Every Apple or Mac device breaks at some point or another. The good news is most of these breakdowns are repairable. The bad news is most of the repairs are rather costly.
So, when my trusted MacBook Pro (MBP) started showing signs of malfunction, I mulled over getting a new one instead of having it repaired. It’s no longer under warranty and repairs are costly.
However, I also know I didn’t have the money for a new one so I looked for alternatives.
Apple Authorized Reseller
An Apple store franchise or Apple Authorized Reseller (AAR) is the first thing that came to my mind. They are not company-owned, but they carry Apple’s products just the same. Some also offer repairs and other services.
What’s good about AAR’s is that the repair service cost significantly lower than an Apple store. The technicians charge less and the replacement parts are also more affordable.
The technicians are also experienced Apple device fixers. They are able to do so because they usually have a stack of dead Apple devices—the ones that you can no longer use as a whole. However, some of their parts are still functional, and these parts are what they will install onto your device. You may also ask for brand new replacement parts if you’d like.
When my MBP’s airport card was busted, the AAR technician replaced it for me for almost half the original price.
Google, the modern man’s best friend
A busted airport card was not the only issue I had with my MBP. Before that, my charger also acted up. I didn’t want to buy a replacement charger just yet because I believed that it can still be saved. I just didn’t know how. So, as any tech-dependent person, I asked Google.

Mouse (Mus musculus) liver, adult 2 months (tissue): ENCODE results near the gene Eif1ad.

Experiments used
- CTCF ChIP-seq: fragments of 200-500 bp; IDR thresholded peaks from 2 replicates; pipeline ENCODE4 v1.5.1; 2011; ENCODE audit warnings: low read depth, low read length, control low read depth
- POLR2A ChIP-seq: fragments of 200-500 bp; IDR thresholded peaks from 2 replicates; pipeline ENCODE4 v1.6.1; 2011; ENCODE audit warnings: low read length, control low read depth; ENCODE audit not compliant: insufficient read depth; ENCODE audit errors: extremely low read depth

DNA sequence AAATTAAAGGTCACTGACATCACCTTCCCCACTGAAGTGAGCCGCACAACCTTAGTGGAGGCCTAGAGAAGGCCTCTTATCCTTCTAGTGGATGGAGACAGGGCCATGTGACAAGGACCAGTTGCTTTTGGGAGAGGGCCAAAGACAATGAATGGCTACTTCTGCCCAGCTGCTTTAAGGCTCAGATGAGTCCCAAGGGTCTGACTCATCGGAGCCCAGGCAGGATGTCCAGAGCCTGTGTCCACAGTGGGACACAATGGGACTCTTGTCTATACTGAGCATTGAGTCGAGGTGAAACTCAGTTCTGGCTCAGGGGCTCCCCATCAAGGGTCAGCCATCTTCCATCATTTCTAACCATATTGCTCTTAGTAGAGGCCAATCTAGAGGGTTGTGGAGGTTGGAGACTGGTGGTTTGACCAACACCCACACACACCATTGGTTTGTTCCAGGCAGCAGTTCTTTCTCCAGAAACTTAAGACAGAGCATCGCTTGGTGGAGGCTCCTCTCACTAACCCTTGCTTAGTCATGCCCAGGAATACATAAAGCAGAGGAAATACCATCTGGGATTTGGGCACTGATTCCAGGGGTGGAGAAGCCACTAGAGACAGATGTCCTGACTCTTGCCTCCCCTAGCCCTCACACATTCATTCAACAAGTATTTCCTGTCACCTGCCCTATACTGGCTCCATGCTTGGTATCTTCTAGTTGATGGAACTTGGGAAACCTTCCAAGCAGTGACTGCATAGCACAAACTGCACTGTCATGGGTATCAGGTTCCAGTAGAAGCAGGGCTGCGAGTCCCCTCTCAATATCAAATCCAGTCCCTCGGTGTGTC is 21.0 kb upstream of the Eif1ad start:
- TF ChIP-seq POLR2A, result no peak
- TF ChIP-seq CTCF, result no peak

Google showed me several methods to fix my charger, specifically the magnet. All I had to do was to look for the right tools. I watched and followed YouTube videos that showed exactly how it’s done.
How much did I spend?
If you’re iffy about this technique because you think you are in no way capable of doing it and you also don’t have the resources to visit an AAR, then the next tip is for you.
What are friends for?
I have friends who are Mac users themselves. So, when other issues with my MBP arose—like when my machine won’t boot—I asked them for help.
Your Mac-using friends won’t be able to fix your machine for you (because mine didn’t), but they gave me a list of options. One of which is to look for a guy working at X store because they said he knows what to do. Sure enough, he did know what to do.
When my Mac won’t boot, I was convinced that it was the end of its life. Anyway, I’ve been using it for eight years. But Ricky thought otherwise. He took a quick look at my Mac and immediately popped the bottom cover open. He then grabbed his cleaning tools and made swishing and sweeping actions here and there.
A few minutes later, my Mac is back to life. He said one of the parts got wet, which cause the central processing unit to malfunction. The good news is I only paid $10 for the labor.
There is Hope
If any of your Apple devices is busted, don’t throw it away immediately. More often than not, you can repair them by yourself or ask someone capable to do it.
But if the time comes that you really need professional help, go find an AAR or apple store franchise. They’re the best thing since sliced bread. Well, at least in the world of Apple devices.